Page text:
Human composting is the transformation of a human body into soil. Recompose places each body into a stainless steel vessel along with wood chips, alfalfa, and straw. Microbes that naturally occur on the plant material and on and in our bodies power the transformation into soil. Over the next five to seven weeks, the body inside the vessel breaks down thanks to the natural action of the microbes. The soil is then removed from the vessel, screened for non-organic items such as hip replacements or stents, and allowed to cure for an additional three to five weeks. Once the process is complete, the soil can be used on trees and plants, or donated to conservation efforts. Each body creates about one cubic yard of soil. Watch Recompose Founder and CEO, Katrina Spade, describe how human composting works during her 2023 talk at the End Well Conference.

Explore more

Check out our infographic that shows the steps of the Recompose human composting process.
Bones and teeth do not fully break down in the human composting process due to their mineral composition. Similar to other forms of death care, equipment is needed to reduce the bones. Microbes do the primary work of human composting. By controlling the ratio of carbon, nitrogen, oxygen, and moisture, human composting creates the perfect environment for microbes and beneficial bacteria to thrive. To create that environment, Recompose uses a mixture of plant materials carefully calibrated and tailored to each body. Recompose staff rotate each vessel at several points during the process to ensure thorough aeration and exposure to resources for the microbes. Bones are reduced to a fine powder by equipment after the soil is removed from the Recompose vessel. Staff also screen for non-organics such as implants, which are recycled whenever possible. The reduced bone is added back to the compost to help balance the compost nutrients and make minerals available to plants. It continues to break down and return to the environment over time. Recompose follows all compost-testing regulations put forth by the Washington State Department of Licensing and the Board of Health. The pH range of Recompose compost is usually between 6.5 and 7, which is ideal for most plants. Learn more about the human composting process.   human composting soil composition Sample compost, not created from a human body, that has been through our composting process.
The entire human composting process generally takes between eight to twelve weeks. Our staff will communicate timing and key moments throughout the process. Each body spends about five to seven weeks in a Recompose vessel, then the soil is transferred to an aerated bin to cure for an additional three to five weeks. Recompose follows all compost-testing regulations put forth by the Washington State Department of Licensing and the Board of Health. The pH range of Recompose compost is usually between 6.5 and 7, which is ideal for most plants. Watch Recompose Founder and CEO, Katrina Spade, describe timing in the human composting process during her 2023 talk at the End Well Conference.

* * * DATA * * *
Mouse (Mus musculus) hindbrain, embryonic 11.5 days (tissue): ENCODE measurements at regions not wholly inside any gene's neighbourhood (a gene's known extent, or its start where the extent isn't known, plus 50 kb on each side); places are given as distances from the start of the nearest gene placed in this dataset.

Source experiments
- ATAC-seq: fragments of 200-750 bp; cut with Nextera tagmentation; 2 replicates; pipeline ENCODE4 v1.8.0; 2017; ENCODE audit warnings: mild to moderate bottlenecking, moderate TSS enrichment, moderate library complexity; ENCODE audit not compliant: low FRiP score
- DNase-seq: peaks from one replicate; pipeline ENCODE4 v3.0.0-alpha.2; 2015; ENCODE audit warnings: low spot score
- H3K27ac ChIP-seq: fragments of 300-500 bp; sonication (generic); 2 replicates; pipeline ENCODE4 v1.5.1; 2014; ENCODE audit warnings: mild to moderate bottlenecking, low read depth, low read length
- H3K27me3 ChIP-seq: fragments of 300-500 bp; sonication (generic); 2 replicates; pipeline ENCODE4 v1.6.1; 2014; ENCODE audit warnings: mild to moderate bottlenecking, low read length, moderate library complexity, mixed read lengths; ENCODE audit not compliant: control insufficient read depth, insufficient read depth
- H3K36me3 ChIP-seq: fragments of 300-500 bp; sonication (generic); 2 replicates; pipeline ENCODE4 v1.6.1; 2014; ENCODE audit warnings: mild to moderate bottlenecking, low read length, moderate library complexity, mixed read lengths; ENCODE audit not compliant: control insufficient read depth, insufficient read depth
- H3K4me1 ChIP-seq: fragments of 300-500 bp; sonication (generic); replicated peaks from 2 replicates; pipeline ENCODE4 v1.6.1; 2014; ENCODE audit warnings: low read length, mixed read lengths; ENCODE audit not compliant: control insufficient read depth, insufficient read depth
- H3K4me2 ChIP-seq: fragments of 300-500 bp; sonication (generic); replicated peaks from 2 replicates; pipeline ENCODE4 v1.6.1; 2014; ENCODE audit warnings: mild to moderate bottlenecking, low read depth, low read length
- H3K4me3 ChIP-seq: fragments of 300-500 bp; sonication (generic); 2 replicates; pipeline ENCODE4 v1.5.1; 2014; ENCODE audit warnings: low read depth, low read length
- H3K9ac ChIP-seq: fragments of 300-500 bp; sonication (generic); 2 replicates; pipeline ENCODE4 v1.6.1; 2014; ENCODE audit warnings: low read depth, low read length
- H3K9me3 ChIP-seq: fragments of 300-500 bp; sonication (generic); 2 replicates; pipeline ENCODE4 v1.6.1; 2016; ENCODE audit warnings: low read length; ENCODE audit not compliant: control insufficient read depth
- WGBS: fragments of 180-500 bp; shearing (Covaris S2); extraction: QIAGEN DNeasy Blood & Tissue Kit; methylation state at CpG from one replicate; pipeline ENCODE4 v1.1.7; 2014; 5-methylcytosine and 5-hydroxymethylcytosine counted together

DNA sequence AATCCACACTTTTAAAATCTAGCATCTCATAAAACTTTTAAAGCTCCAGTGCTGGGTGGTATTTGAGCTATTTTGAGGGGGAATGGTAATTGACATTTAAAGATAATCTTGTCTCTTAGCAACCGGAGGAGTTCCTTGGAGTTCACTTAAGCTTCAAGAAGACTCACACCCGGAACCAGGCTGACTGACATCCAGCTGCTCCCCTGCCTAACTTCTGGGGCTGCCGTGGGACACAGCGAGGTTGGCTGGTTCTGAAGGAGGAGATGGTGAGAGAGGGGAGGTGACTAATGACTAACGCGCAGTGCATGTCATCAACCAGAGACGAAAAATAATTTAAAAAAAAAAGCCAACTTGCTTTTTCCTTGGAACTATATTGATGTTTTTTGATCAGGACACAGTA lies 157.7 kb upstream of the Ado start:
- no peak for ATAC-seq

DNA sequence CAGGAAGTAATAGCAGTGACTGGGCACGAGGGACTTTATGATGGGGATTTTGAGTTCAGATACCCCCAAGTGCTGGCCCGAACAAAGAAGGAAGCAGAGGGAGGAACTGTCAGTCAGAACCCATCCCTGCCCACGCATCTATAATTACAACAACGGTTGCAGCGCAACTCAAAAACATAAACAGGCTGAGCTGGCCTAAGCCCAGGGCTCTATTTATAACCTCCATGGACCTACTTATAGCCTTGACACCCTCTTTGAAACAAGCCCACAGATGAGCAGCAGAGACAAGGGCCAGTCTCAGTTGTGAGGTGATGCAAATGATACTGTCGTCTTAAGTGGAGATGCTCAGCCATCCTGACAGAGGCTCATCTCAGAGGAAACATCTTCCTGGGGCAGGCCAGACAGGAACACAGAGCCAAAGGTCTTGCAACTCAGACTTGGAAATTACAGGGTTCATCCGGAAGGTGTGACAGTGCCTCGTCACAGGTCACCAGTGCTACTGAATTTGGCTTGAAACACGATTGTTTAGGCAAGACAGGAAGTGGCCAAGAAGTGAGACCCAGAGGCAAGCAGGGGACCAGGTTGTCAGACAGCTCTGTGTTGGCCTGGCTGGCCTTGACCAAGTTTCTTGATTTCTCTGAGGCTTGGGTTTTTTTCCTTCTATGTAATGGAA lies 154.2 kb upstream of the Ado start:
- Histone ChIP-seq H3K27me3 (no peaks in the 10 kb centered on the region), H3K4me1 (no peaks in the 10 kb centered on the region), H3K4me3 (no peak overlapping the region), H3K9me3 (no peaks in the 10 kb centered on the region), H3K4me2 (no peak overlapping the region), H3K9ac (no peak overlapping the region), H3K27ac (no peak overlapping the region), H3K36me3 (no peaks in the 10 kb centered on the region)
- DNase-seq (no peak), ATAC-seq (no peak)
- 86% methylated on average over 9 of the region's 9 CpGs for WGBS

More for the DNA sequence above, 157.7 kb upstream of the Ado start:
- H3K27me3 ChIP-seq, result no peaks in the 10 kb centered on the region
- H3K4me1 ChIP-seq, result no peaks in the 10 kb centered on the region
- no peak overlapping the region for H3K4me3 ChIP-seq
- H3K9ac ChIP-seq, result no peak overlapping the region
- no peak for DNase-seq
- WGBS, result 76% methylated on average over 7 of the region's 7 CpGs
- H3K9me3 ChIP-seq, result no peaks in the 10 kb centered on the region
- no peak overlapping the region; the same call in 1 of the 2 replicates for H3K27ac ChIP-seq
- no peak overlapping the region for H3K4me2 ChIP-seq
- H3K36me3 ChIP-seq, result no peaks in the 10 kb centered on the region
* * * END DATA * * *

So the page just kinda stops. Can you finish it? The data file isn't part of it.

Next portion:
Explore more

Check out our infographic that shows the steps of the Recompose human composting process.
Yes. We offer both virtual tours and in-person guided, small group tours led by Recompose staff. Learn more and sign up for a tour. See photos and learn more about our Seattle location.

Environmental Impact

Human composting is a more environmentally-friendly option than burial or cremation. This is because the process does not use fossil fuel like cremation, does not require the casket and cemetery resources of burial, and sequesters carbon as soil is created. As the nutrients in the compost are used over time by the plants in contact with it, the impact of a person’s choice for human composting continues to expand exponentially. To measure the environmental impact of human composting, expert Dr. Troy Hottle developed a scientific model to compare cremation, conventional burial, green burial, and human composting. The model showed that human composting and green burial perform far better than cremation or conventional burial at reducing carbon. The research showed that between .84 and 1.4 metric tons of carbon dioxide will be saved each time someone chooses human composting.
Human composting saves carbon through a combination of factors. The process uses 87% less energy than cremation, which typically uses fossil fuel to create sustained heat of over 1,600 degrees Fahrenheit for 3 to 4 hours. No casket or coffin is used during human composting, nor is a concrete grave liner required - all items that add to the carbon footprint of a death. When human composting transforms the organic material of our bodies, the carbon is captured, or sequestered, in the soil created. Rather than being released as carbon dioxide gas through exhaust during a cremation or as a hydrocarbon gas like methane, the carbon contained in each body returns to the earth. As the nutrients in the compost are used over time by the plants in contact with it, the impact of a person’s choice for human composting continues to expand exponentially.

Soil Information

The Recompose human composting process creates approximately one cubic yard of soil per body which is roughly 3 x 3 x 3 feet. This amount fills the bed of most pickup trucks and weighs approximately from 500 pounds to over 1,000 pounds. The process begins with three cubic yards of plant material. Families can take some or all of the soil home once the process is complete, and donate what does not go home to conservation efforts. Learn more about how to consider your soil options.